I. Intervals

II. Scale Degrees

III. Scales and Keys

IV. Modes

V. Intro to Modulations

VI. Modulations of Aeolian and Ionian

VII. Other Modulations and Ethnic Scales

VIII. 5, 6, 7, 8, 9, 10, and 12 Tone Scales

Part I: An Introduction to North and South Indian Scales

The idea of a “scale” is not completely the way the Northern Indians looked at a set of notes. The North Indian equivalent for a musical scale is called a raga. However, this name is not directly translated as scale, but more like “A set of notes to be used to make a melody”. Even then the meaning goes much further as the name implies many other things relevant to the culture.


The raga became an integral part of Indian life and spiritual practice. There were set ragas that were to be played at various times of day and also special ones for ceremonies. In addition, they were commonly used in meditation and prayer, sometime as chant. A lot of the time these scales were sung vocally, but they are played on a variety of instruments as well.


What you must remember is that for a long time, the system of ragas was a complete mess. And understandably so: There were originally a small set of ragas from which most everyone worked from but over time, due to many different events in history, cultural diffusion, invasions, and geographic barriers, many of the original ragas began to undergo modifications by different people and many new ragas were added.


The South Indian system was a bit more organized but refers to a raga by a completely different name. The concept is identical however. This system is the primary one in use today in South Indian music (Carnatic Music). Note that that South Indian music used completely different scales than North Indian music, but there is some overlap evident. This system was organized by Venkatamakhi in the 1600’s.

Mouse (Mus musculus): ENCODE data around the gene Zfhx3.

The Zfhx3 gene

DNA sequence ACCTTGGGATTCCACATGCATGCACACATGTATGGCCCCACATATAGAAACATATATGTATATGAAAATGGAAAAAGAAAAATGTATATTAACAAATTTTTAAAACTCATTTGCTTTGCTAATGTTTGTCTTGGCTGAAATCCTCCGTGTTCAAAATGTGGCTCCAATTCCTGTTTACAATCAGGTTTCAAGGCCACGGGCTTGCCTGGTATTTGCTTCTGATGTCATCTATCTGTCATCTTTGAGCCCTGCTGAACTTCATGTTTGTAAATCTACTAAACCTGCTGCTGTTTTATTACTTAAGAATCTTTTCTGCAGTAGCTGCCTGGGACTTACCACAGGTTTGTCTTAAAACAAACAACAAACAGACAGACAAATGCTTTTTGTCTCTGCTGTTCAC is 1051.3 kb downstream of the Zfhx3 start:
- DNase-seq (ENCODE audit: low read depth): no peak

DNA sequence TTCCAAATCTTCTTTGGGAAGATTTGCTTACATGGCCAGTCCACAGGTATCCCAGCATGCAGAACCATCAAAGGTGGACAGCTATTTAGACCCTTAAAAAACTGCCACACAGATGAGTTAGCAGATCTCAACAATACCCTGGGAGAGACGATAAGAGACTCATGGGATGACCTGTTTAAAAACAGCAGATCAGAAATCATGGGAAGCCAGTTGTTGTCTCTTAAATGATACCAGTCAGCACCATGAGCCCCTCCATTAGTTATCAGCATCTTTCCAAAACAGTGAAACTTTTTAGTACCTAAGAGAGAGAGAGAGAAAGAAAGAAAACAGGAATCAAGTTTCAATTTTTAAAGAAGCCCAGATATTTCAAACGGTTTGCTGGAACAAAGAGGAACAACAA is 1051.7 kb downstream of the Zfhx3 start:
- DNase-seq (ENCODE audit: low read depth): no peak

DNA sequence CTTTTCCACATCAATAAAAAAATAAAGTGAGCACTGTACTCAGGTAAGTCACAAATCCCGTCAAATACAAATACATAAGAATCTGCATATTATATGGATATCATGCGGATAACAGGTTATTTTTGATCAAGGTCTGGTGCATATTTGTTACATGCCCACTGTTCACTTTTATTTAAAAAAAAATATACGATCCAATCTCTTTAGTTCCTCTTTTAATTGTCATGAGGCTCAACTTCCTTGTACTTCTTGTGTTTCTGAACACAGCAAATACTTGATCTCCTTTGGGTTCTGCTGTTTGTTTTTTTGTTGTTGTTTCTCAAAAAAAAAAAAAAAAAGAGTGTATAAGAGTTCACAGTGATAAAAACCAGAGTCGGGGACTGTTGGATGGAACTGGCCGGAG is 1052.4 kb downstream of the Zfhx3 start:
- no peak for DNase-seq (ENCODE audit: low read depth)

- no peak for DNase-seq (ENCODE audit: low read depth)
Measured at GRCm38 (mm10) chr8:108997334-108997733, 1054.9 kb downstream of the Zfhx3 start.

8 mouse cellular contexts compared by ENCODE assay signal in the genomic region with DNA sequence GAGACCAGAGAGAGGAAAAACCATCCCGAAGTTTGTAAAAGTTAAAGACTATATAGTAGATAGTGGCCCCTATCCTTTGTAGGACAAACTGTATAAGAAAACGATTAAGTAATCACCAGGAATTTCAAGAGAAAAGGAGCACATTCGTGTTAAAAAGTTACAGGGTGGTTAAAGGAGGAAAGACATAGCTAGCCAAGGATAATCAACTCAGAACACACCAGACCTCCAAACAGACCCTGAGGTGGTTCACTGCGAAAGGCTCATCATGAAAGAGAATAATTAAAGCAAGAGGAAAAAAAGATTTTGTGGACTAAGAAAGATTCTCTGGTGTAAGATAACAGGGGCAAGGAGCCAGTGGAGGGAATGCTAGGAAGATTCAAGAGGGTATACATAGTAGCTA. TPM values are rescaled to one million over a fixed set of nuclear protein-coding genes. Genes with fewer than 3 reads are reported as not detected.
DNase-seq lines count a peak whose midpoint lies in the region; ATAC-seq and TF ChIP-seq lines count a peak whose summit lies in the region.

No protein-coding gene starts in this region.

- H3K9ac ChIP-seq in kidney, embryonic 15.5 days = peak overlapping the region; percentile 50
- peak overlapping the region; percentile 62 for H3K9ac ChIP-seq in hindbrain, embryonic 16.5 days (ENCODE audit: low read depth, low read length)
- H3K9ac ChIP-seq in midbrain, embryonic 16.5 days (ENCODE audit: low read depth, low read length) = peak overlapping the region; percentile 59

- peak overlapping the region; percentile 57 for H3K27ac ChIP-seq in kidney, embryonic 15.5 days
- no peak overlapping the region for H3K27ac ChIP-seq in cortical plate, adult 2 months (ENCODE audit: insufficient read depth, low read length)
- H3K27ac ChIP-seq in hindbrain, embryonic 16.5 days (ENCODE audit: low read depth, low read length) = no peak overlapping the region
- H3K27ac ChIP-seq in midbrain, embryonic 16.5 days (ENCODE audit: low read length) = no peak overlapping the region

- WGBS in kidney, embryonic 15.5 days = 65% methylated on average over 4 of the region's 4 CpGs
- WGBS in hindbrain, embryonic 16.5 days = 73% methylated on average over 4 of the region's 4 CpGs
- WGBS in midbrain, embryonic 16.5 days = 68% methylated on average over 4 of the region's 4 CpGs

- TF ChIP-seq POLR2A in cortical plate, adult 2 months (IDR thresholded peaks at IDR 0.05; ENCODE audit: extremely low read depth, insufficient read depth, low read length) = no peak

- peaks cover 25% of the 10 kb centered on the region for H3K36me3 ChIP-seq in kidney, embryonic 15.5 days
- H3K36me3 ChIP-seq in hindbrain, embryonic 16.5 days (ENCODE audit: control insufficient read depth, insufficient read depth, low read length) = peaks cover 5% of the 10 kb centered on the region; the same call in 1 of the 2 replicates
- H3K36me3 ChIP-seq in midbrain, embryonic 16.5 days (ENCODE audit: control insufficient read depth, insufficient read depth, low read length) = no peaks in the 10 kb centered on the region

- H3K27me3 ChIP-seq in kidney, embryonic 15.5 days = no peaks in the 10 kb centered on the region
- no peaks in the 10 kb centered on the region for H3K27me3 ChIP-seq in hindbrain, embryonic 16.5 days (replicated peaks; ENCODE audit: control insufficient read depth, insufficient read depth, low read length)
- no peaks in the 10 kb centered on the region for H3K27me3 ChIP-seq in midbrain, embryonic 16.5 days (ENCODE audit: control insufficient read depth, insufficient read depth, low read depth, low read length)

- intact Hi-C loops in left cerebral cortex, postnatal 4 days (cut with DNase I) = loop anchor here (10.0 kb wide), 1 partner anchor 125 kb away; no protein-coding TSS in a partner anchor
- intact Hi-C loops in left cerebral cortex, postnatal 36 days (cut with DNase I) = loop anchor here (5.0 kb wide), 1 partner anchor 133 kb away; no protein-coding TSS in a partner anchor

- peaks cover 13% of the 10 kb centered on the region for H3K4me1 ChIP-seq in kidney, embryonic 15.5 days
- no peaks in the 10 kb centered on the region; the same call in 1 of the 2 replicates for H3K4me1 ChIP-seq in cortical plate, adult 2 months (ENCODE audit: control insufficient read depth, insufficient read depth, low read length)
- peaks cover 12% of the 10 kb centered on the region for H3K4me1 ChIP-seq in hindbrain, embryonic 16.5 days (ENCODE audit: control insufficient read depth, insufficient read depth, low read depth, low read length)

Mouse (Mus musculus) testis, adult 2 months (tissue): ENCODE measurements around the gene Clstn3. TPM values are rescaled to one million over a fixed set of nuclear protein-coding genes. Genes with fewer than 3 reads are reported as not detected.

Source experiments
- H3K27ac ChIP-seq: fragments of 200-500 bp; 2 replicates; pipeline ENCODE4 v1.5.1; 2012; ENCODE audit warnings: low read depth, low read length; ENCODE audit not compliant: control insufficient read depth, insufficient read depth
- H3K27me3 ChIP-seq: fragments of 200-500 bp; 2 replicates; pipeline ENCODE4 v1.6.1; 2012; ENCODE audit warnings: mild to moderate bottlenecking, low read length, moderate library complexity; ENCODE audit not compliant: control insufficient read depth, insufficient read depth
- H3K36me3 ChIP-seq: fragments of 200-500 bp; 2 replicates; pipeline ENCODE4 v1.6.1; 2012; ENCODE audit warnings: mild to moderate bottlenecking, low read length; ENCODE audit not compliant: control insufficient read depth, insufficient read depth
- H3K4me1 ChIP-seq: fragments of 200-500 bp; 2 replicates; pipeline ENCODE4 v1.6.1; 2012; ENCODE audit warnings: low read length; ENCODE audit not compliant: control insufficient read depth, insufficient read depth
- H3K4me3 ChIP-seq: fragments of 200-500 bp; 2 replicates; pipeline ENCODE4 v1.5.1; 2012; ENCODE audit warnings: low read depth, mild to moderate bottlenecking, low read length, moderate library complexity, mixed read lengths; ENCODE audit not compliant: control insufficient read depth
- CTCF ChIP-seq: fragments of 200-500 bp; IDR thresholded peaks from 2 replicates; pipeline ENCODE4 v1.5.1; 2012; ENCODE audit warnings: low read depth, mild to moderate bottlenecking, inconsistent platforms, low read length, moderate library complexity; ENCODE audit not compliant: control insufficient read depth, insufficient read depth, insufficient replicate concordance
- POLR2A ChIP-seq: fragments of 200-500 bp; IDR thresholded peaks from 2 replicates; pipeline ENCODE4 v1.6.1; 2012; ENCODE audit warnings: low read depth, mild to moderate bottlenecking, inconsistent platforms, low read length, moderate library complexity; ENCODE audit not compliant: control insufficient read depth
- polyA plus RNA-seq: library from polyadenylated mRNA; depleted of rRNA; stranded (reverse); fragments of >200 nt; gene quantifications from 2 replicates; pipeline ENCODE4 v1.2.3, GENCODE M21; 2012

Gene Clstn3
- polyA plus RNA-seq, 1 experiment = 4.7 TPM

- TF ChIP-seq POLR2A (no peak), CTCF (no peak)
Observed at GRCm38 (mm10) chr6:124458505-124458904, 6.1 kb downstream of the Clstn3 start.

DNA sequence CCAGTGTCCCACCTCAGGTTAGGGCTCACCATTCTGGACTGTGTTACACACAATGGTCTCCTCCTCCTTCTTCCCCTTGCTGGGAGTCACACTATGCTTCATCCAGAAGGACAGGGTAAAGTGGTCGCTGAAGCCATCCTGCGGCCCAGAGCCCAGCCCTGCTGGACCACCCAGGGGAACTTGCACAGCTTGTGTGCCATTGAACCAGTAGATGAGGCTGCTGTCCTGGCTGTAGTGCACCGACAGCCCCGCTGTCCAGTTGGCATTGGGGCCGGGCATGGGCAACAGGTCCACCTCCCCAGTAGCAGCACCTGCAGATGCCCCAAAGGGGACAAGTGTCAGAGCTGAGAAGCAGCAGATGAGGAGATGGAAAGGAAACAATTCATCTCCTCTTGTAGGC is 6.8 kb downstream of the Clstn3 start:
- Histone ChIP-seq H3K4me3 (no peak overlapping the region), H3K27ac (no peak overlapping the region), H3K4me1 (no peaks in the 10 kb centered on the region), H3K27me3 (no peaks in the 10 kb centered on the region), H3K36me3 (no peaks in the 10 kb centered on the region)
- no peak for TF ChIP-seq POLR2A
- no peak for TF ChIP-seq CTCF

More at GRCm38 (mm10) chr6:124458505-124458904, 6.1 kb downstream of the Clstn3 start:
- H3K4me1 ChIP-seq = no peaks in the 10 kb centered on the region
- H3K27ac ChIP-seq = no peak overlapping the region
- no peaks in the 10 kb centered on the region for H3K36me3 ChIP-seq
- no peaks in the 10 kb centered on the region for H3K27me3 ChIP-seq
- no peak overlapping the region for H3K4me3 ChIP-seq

North Indian (Hindustani) remained a mess for much longer. In the 1800’s, Chaturpandit Vishnu Narayan Bhatkhande (1860-1936) managed to create a system known as the “That” (sometimes spelled “Thaat”) to classify all the ragas. Unfortunately, as useful as this system was, it still failed to account for many of the ragas. It is however the primary system in use today. There are two other ways to classify ragas which will be discussed in greater detail further in this section.


In South India, the word for a musical scale is mela. The Northern and Southern Indian music greatly differ from each other in sound and in instruments but many share the same scales. In addition, you will often find that a large majority of the scales are identical to many of the ones named in the previous lessons.


The application of these scales in terms of Indian music in general goes beyond this scope of this website but if you wish to incorporate some of the exotic sounds of these scales into your music then that is probably the best usage for them.


As I mentioned earlier, many of the scales overlap into the Western System of scales. The most common name for the Western Equivalent will be given on the side. Some of these alternate names may be scales that we have not discussed at all.